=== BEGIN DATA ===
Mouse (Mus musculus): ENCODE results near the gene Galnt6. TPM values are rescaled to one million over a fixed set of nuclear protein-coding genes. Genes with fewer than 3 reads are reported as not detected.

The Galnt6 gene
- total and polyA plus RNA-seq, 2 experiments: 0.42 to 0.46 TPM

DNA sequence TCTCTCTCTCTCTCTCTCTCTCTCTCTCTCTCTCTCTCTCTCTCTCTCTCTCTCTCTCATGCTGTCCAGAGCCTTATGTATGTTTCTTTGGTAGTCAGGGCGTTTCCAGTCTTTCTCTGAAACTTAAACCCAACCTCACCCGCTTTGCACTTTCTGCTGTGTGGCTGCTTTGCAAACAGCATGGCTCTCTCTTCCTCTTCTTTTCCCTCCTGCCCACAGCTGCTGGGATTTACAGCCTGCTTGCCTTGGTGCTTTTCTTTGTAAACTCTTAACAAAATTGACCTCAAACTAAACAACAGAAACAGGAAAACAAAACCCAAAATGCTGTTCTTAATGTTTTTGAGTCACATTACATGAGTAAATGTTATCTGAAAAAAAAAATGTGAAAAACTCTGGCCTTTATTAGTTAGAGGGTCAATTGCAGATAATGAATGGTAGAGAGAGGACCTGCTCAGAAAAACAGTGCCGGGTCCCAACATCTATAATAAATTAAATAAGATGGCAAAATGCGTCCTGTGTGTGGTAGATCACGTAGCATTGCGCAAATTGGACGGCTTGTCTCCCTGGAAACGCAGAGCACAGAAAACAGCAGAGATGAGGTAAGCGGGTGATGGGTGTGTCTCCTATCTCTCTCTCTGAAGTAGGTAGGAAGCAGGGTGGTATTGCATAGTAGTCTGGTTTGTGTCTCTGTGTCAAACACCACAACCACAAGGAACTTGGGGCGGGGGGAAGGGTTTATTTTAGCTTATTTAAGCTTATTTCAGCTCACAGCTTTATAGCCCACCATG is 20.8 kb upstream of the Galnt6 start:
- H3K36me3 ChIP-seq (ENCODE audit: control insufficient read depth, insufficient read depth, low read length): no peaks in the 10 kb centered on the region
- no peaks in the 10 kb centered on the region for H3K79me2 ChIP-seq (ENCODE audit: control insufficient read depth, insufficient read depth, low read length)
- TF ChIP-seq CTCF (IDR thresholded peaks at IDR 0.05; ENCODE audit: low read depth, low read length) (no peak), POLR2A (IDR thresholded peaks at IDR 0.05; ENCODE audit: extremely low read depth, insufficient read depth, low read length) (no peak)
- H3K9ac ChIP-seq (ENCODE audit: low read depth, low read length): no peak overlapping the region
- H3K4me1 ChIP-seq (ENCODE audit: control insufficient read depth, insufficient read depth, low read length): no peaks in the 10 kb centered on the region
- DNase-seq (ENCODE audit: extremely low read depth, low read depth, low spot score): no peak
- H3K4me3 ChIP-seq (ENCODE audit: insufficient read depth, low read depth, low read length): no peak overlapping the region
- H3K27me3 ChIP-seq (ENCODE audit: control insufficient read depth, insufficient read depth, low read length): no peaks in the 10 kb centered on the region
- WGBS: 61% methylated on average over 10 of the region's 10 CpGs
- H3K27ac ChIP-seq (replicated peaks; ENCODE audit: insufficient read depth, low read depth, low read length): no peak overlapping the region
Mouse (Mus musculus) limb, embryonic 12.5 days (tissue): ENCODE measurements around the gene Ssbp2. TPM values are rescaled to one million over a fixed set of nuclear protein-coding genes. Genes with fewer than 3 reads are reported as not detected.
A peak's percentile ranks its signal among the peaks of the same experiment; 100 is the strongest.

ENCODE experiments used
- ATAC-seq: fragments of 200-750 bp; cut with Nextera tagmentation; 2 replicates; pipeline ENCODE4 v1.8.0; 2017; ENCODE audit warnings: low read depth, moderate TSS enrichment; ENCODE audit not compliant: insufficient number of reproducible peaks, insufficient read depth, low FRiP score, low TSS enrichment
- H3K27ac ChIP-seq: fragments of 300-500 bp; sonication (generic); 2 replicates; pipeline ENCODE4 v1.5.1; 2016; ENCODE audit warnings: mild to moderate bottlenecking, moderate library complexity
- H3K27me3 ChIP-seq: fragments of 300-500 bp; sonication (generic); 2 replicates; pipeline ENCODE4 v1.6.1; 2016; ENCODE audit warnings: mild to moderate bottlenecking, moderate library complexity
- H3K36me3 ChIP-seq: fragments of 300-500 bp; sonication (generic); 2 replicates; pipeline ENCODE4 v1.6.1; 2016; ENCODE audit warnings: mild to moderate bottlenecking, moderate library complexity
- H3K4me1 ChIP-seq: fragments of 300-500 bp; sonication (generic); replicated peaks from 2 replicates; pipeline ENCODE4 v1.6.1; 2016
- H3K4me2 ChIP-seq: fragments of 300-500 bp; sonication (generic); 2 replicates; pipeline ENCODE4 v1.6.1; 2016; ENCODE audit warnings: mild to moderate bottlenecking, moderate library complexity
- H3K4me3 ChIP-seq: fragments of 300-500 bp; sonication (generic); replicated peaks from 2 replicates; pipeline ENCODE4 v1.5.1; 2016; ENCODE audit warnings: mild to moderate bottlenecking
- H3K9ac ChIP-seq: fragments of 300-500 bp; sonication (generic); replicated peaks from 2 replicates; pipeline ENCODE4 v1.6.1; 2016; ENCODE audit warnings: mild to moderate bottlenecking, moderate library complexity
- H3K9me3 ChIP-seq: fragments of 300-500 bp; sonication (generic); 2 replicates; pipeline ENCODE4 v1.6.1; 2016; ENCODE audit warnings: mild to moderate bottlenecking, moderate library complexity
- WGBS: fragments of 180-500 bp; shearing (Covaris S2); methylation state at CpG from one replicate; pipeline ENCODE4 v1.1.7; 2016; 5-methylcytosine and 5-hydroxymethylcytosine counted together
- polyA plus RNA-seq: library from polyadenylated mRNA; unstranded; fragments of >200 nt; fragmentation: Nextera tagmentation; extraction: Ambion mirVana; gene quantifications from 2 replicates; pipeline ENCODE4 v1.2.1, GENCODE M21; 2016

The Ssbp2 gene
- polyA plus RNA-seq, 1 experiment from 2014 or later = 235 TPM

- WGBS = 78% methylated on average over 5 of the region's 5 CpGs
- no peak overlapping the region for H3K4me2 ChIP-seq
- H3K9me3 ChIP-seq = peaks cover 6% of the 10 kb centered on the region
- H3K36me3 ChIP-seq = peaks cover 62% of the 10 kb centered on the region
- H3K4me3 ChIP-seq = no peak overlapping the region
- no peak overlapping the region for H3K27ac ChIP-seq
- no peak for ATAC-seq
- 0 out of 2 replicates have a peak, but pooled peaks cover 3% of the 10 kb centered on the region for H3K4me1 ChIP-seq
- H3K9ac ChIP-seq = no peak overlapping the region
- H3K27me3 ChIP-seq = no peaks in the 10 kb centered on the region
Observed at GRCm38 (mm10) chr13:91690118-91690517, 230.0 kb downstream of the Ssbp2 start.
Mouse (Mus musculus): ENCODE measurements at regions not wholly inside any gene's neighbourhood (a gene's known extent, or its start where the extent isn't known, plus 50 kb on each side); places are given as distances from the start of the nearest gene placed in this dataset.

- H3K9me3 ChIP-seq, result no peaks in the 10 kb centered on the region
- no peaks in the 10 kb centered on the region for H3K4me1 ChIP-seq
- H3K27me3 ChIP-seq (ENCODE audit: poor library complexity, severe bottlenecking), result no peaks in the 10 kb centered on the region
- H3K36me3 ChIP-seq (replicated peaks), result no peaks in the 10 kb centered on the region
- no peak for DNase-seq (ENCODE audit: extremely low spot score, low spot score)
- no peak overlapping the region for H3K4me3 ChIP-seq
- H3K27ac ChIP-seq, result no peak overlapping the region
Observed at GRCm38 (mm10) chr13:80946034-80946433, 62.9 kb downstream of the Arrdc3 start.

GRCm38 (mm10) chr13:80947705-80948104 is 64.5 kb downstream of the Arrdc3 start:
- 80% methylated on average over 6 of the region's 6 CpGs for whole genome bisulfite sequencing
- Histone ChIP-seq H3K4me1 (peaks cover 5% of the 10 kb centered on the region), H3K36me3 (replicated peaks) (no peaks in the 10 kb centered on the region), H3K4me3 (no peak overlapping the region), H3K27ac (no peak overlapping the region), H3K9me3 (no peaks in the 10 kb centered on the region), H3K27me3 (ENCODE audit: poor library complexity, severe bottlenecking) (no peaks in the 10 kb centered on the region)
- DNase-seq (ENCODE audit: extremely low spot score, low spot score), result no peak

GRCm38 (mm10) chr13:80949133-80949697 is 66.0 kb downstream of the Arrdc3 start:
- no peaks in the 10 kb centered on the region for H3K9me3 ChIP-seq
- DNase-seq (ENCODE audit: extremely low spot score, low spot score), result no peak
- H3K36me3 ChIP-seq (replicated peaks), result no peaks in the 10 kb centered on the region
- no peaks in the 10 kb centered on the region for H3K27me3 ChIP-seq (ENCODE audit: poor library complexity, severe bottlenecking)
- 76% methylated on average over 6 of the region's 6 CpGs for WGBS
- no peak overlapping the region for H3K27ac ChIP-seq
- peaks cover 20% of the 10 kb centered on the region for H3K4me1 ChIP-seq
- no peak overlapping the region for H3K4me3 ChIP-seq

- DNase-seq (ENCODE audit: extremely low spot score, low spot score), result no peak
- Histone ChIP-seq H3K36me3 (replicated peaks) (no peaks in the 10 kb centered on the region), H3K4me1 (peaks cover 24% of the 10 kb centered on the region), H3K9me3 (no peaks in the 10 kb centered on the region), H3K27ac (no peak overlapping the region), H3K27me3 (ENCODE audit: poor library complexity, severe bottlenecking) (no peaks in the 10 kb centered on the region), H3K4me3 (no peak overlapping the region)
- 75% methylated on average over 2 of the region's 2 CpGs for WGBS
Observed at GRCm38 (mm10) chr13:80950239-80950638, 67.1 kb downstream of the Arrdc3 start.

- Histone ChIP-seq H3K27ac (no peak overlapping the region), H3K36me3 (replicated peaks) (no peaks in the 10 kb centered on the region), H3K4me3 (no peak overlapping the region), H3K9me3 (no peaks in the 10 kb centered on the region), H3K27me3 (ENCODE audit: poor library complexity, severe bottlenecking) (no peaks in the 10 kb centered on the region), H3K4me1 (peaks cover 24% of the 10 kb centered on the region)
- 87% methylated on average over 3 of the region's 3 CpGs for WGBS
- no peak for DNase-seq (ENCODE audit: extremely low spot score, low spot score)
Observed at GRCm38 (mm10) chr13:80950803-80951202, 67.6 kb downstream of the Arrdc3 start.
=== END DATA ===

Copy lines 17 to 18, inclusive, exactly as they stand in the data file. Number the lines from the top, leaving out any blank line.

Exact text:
ENCODE experiments used
- ATAC-seq: fragments of 200-750 bp; cut with Nextera tagmentation; 2 replicates; pipeline ENCODE4 v1.8.0; 2017; ENCODE audit warnings: low read depth, moderate TSS enrichment; ENCODE audit not compliant: insufficient number of reproducible peaks, insufficient read depth, low FRiP score, low TSS enrichment